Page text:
In Japan, theatre by women, for women
Tokyoindia Updated: Jun 10, 2006 19:21 IST
Japan's traditional kabuki theatre is a man's world, with male actors even in the roles of women. But there is also a passionate flip side: the Takarazuka Revue - a troupe by women, for women.
The rigorously trained company, which has performed for nearly a century starring young single women, has drawn generations of devoted, yet decidedly mild-mannered, fans.
Hisako Fujimatsu, a 35-year-old office worker, has been going to see the Takarazuka since her grandmother took her to one of their plays at the age of three. She has already booked tickets for several performances this year.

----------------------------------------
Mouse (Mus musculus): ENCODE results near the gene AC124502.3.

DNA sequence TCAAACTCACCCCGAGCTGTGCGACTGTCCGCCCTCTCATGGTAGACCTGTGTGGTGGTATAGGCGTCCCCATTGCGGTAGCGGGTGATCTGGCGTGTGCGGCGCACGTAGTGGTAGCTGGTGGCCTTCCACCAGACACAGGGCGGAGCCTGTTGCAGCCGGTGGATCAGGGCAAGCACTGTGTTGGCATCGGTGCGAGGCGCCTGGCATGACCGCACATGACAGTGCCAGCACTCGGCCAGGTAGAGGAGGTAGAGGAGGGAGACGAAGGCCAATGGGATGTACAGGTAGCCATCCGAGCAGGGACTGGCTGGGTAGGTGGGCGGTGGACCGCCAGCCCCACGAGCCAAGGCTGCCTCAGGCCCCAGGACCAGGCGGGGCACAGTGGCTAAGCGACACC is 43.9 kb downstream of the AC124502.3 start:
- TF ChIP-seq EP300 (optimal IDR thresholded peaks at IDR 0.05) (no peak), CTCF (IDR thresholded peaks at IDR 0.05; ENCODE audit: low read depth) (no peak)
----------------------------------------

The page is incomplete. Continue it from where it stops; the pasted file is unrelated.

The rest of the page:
"Actresses playing male roles are attractive in a different way than real men," she said. "They are gentle, stylish, beautiful and broad-minded. Above all, it is good that they exist only in a dream world on the stage."
In a rigid training regiment akin to kabuki - which has banned women from acting since the 17th century - only graduates of the Takarazuka Music School are allowed to take to the stage.
They study for two years between ages 15 and 18, with about 50 girls entering annually. Their careers at the Revue can be short-lived, as they must quit if they marry, although some go on to lucrative television and film positions.
The troupe, with a theatre in Tokyo and several others in western Japan, has some 470 performers, divided into five troupes under the names Flower, Moon, Snow, Star and Cosmos.